Healthcare Providers Use Fingerprint Scanning for Patient ID, Staff ID, and to Protect ePHI, But How Do Fingerprint Scanners Work? Part 4 of 4

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This final installment of our fingerprint scanning series gives a brief history of using fingerprints for identification and security, how we use them now and possibly in the future.

Using Fingerprints for Identification and Security

Thumbprints were used as personal, identifiable seals in ancient Babylon (2300 B.C.E.) and references indicate that King Hammurabi (1792-1750 B.C.E.) had law enforcement officers take the fingerprints of people who had been arrested.

The first recorded instance of using fingerprints to actually solve crimes appears in a document from the Qin Dynasty (221 to 206 B.C.E.) entitled, “The Volume of Crime Scene Investigation – Burglary”, explaining how the Chinese used handprints as a form of evidence.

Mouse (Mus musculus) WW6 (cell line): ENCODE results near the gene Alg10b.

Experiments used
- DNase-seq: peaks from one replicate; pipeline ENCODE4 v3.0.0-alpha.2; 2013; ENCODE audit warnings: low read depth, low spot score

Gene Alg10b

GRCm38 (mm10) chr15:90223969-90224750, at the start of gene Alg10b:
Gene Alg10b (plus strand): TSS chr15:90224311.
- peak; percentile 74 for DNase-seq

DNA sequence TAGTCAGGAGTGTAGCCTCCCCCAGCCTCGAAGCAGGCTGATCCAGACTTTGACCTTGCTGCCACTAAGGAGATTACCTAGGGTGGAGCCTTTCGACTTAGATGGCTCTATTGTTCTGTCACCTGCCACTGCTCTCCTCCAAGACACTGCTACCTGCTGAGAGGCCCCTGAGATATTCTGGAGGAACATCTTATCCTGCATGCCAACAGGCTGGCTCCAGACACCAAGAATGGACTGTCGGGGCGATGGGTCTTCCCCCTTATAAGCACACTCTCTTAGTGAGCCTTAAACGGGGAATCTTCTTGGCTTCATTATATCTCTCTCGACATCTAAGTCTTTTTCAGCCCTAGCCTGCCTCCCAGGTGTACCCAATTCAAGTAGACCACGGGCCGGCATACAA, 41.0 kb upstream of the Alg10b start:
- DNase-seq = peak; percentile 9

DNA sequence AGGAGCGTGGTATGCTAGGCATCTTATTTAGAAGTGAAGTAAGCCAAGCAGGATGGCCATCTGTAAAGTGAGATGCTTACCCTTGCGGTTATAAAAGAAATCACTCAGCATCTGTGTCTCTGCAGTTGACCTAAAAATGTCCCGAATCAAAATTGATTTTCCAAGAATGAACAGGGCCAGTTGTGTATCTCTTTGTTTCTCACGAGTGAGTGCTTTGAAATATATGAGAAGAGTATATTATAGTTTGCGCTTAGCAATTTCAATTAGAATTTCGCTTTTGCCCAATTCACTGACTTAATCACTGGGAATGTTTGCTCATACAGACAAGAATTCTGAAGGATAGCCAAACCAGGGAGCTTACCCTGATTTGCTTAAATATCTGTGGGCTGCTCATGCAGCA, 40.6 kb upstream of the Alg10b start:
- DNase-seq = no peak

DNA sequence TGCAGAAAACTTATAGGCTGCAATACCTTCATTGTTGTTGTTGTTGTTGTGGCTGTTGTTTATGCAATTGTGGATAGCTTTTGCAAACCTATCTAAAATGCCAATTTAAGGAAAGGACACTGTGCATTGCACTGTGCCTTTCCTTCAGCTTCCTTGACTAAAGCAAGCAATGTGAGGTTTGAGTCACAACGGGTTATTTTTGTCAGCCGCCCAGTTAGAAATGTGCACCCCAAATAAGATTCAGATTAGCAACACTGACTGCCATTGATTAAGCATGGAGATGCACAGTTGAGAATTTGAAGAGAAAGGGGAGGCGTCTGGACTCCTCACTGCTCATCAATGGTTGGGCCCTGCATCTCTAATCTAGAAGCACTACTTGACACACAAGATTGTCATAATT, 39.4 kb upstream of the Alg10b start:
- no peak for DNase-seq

It is probably not a surprise that today, fingerprint scanners are used in police stations and by those in security industries, but other businesses are using them as well. The storage lockers at Universal Studios use fingerprints instead of physical keys or cards and Walt Disney World scans fingerprints when entering to combat ticket fraud. Some airports and stadiums use fingerprint scanners as a “fast pass” for people who want to avoid long lines.

The use of fingerprint scanners is becoming more mainstream. In the future we may no longer need to carry keys, identification, or even wallets. Fingerprint scanning technology may offer a more convenient, secure tomorrow.

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